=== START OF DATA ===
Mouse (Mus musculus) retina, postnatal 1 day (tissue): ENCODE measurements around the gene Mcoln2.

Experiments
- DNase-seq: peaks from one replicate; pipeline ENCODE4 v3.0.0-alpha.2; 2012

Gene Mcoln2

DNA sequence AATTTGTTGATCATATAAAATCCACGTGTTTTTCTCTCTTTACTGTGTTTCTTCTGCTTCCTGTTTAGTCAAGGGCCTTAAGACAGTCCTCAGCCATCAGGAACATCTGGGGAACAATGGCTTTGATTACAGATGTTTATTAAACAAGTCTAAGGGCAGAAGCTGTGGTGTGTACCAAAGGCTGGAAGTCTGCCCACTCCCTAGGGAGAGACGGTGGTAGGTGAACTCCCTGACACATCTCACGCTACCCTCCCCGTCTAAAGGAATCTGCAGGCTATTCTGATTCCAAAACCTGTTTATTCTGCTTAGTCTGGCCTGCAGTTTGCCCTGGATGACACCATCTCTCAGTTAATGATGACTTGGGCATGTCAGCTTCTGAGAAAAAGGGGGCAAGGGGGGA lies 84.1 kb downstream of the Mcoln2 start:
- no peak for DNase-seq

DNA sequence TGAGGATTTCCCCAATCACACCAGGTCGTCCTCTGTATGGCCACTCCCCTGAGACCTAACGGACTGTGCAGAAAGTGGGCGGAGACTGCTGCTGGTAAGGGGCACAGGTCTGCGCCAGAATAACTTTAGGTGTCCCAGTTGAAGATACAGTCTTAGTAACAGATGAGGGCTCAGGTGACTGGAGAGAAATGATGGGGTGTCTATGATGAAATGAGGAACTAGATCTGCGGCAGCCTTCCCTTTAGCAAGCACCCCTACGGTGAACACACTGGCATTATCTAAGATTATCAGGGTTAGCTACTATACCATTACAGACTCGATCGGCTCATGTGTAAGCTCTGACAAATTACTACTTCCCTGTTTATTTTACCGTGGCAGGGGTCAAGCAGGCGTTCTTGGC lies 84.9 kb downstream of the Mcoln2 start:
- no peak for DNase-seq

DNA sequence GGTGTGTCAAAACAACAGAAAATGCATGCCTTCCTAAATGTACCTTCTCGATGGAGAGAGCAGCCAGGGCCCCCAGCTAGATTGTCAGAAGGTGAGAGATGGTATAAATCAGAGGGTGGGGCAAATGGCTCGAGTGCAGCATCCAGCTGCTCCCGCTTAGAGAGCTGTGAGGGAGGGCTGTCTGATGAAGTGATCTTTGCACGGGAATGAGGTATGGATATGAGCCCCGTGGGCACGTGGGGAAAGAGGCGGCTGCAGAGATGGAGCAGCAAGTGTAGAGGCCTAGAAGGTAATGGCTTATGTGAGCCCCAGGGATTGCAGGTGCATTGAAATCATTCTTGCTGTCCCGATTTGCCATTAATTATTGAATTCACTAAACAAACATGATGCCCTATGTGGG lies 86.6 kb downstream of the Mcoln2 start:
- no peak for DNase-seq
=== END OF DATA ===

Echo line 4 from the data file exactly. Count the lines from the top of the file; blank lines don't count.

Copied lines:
Gene Mcoln2